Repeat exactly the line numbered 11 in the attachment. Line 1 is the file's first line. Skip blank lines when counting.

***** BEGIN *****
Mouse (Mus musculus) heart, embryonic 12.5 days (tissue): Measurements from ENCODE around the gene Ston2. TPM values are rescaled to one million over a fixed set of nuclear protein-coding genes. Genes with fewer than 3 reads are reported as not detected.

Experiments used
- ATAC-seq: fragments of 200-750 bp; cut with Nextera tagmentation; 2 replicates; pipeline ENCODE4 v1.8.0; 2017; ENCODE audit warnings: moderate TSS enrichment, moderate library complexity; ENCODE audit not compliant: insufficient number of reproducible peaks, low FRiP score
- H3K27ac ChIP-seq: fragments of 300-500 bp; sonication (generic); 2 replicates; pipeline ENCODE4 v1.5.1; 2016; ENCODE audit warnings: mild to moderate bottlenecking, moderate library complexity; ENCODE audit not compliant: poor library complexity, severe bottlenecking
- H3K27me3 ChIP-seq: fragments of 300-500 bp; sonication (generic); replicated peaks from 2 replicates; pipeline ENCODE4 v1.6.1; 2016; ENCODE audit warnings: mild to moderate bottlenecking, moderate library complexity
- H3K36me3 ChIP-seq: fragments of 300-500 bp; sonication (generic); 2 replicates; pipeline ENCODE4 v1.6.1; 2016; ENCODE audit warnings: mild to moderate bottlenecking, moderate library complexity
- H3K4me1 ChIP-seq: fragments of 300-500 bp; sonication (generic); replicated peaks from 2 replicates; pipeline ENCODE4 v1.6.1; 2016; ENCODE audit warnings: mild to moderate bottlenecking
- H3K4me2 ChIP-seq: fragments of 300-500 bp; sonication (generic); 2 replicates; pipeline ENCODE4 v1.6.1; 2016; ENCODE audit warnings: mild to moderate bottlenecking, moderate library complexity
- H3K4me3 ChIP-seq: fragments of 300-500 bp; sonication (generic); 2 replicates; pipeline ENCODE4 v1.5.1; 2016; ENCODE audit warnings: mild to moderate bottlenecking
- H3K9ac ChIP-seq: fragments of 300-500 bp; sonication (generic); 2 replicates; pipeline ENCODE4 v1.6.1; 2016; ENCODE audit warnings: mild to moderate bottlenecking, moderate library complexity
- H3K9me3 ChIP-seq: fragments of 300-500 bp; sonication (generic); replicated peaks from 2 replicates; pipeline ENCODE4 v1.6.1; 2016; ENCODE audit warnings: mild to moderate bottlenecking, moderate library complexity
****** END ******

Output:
- H3K9me3 ChIP-seq: fragments of 300-500 bp; sonication (generic); replicated peaks from 2 replicates; pipeline ENCODE4 v1.6.1; 2016; ENCODE audit warnings: mild to moderate bottlenecking, moderate library complexity